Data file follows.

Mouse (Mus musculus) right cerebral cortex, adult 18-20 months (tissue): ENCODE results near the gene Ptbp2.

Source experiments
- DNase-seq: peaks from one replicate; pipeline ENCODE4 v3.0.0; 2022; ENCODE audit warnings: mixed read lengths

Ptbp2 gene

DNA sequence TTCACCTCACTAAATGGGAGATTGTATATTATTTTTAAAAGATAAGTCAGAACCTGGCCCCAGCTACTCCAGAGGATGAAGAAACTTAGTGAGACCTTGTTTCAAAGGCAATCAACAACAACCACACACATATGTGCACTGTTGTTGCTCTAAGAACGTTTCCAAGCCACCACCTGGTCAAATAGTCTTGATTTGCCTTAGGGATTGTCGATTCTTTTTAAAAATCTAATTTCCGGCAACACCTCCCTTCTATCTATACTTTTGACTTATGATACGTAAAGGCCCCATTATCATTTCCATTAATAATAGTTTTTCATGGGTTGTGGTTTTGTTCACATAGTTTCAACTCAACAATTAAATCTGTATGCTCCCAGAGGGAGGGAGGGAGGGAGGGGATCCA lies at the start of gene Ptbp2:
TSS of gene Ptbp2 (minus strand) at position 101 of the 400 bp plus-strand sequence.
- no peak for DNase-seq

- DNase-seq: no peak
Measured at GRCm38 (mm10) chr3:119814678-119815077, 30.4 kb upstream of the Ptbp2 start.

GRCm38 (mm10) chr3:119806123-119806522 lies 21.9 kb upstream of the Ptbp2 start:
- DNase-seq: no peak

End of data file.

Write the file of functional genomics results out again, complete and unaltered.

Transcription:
Mouse (Mus musculus) right cerebral cortex, adult 18-20 months (tissue): ENCODE results near the gene Ptbp2.

Source experiments
- DNase-seq: peaks from one replicate; pipeline ENCODE4 v3.0.0; 2022; ENCODE audit warnings: mixed read lengths

Ptbp2 gene

DNA sequence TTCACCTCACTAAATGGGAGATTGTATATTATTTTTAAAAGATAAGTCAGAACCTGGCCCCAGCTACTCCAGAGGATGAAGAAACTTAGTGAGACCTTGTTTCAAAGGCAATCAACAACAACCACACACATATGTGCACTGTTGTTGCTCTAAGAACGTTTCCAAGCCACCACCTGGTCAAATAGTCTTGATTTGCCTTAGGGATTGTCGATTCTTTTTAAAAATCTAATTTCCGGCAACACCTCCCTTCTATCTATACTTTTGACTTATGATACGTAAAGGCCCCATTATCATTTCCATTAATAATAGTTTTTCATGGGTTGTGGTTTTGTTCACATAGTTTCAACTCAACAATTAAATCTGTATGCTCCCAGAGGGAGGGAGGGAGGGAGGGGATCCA lies at the start of gene Ptbp2:
TSS of gene Ptbp2 (minus strand) at position 101 of the 400 bp plus-strand sequence.
- no peak for DNase-seq

- DNase-seq: no peak
Measured at GRCm38 (mm10) chr3:119814678-119815077, 30.4 kb upstream of the Ptbp2 start.

GRCm38 (mm10) chr3:119806123-119806522 lies 21.9 kb upstream of the Ptbp2 start:
- DNase-seq: no peak